Aharon Appelfeld: Blooms of Darkness
Aharon Appelfeld’s Blooms of Darkness is a powerful, majestic and triumphant coming of age novel. It’s told entirely in the first person, in sentences that are short, sharp, clear and beautifully composed. And since we know that it was written originally in Hebrew, the translator, Jeffrey M. Green, deserves special mention for the excellent English version we have here.
The book takes place in an unnamed city in Ukraine from 1943 to the end of the war, not even three years. The narrator and central character is Hugo, 11 years old at the outset of the novel, taken by his mother to stay with her closest friend Mariana, who turns out to be a prostitute living in a brothel. Much of the novel, therefore, takes place in the closet and room they share, under constant threat of exposure and death. The sense of living in a highly charged atmosphere, in such an internal space, is almost palpably claustrophobic, and inhabits every element of the story. The relationship between Hugo and Mariana is the core of the novel; they each suffer, they depend entirely upon each other. Their relationship grows and deepens through the course of the novel and its experience becomes a powerful transformative force for Hugo, who, like the author, survives the war as a completely different person than he was when his story begins.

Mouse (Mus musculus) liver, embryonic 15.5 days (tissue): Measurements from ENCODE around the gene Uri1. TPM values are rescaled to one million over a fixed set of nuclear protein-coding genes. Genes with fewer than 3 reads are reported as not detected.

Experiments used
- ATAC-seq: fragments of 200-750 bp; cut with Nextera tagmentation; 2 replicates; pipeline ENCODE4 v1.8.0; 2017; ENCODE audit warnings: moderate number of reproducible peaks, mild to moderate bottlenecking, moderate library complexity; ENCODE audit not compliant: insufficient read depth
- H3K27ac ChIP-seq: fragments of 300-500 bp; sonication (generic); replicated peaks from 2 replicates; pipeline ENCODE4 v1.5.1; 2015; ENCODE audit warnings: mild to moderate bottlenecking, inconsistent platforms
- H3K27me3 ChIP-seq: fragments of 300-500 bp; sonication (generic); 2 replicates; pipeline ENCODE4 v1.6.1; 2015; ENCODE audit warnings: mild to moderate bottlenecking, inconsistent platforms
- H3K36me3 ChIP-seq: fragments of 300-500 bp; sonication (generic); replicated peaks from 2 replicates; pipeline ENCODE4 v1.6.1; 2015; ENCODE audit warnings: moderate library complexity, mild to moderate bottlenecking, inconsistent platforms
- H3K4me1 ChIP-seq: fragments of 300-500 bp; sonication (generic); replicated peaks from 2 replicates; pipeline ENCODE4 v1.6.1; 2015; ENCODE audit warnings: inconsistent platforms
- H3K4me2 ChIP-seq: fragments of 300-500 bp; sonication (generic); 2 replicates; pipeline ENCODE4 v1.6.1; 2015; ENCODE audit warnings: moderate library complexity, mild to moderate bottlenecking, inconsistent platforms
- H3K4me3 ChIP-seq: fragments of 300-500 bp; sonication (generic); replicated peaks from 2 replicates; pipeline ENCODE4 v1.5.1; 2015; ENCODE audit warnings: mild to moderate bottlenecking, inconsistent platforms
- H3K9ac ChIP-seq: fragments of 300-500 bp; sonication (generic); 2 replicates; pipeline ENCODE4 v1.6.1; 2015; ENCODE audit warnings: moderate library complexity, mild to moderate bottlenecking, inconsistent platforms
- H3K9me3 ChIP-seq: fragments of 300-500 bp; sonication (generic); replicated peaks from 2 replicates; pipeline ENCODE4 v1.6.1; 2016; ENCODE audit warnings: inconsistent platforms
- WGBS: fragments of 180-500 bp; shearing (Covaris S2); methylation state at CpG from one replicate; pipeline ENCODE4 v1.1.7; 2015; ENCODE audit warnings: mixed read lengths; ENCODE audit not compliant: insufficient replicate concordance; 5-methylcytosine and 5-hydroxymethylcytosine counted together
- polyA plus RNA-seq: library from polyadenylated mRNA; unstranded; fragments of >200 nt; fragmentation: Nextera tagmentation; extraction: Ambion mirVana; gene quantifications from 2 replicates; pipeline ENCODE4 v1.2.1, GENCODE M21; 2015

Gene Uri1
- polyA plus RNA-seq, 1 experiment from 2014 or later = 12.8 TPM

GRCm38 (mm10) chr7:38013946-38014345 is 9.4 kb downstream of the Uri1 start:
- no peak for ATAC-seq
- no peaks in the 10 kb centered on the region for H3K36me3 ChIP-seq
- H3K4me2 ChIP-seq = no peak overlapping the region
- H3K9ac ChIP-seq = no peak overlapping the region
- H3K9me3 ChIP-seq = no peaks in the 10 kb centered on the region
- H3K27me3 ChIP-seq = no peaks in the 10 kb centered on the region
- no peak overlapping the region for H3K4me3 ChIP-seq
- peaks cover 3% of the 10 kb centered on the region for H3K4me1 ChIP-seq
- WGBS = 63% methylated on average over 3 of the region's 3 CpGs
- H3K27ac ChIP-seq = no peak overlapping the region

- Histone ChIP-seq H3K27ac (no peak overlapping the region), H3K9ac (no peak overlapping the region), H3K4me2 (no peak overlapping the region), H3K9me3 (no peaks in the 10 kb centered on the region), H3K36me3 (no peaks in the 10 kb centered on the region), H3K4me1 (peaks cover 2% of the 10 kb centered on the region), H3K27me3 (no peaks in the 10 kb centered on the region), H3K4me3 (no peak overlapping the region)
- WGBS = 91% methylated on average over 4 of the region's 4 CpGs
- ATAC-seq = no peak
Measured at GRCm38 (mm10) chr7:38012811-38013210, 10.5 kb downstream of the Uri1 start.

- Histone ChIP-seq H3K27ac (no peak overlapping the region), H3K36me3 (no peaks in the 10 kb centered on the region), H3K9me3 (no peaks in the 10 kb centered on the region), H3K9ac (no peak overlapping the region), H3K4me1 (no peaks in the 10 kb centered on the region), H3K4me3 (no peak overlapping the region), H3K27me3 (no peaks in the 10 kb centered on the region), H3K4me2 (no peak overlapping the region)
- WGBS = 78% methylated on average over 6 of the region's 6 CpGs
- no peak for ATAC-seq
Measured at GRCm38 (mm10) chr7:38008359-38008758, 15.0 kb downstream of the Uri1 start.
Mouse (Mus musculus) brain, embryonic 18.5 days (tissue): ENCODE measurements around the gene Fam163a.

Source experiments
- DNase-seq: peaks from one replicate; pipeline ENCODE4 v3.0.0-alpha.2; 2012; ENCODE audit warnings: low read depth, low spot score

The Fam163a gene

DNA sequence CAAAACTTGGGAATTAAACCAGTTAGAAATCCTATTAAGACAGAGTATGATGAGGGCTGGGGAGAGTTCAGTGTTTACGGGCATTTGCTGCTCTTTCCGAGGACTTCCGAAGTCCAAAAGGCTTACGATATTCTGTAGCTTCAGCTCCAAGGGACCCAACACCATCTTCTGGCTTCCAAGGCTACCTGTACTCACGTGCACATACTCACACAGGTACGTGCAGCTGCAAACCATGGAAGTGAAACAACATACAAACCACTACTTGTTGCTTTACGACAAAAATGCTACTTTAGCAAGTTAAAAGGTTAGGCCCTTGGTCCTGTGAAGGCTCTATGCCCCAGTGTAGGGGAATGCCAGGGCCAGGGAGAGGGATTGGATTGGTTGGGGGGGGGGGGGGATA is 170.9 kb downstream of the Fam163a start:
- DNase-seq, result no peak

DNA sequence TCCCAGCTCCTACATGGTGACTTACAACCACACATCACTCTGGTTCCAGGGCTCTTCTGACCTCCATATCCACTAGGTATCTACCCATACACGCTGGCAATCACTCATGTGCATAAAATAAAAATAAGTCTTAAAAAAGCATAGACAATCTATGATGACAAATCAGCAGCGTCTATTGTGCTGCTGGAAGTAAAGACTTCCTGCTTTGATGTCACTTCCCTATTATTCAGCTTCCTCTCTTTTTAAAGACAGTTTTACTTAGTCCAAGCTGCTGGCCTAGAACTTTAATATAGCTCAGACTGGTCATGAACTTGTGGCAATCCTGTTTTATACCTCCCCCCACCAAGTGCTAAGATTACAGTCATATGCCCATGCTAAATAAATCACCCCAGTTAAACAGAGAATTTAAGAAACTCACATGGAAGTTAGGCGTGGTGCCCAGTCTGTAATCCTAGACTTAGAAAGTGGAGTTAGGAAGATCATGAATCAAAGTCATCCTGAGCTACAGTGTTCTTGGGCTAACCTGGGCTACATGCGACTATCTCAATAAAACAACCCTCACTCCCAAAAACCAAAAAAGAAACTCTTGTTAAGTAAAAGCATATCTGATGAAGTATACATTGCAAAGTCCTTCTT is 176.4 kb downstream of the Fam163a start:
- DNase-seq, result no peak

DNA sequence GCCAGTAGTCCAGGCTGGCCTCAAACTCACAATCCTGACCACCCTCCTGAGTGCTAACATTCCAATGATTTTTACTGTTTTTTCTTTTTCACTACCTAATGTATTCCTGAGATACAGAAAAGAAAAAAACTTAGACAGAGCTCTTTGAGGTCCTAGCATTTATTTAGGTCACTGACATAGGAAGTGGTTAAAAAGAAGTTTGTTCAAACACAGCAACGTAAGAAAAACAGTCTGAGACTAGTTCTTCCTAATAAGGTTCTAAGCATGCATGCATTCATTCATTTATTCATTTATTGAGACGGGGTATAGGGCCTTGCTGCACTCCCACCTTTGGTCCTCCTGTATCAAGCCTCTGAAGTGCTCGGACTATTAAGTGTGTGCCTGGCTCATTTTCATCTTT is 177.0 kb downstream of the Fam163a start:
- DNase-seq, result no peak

Aharon Appelfeld has lived in Jerusalem for more than sixty years. He speaks many languages, but now writes only in Hebrew, which he learned only as an adult. We talked in depth about the events and characters in this beautiful novel, the nature of fiction as opposed to memoir, and about the author’s life as a Holocaust survivor and Jewish writer and teacher. Blooms of Darkness is a novel that has stayed with me since I read it; its story is one of hope and survival, as is the life of its author. This novel was transformative for me, as was my discussion with its brilliant author.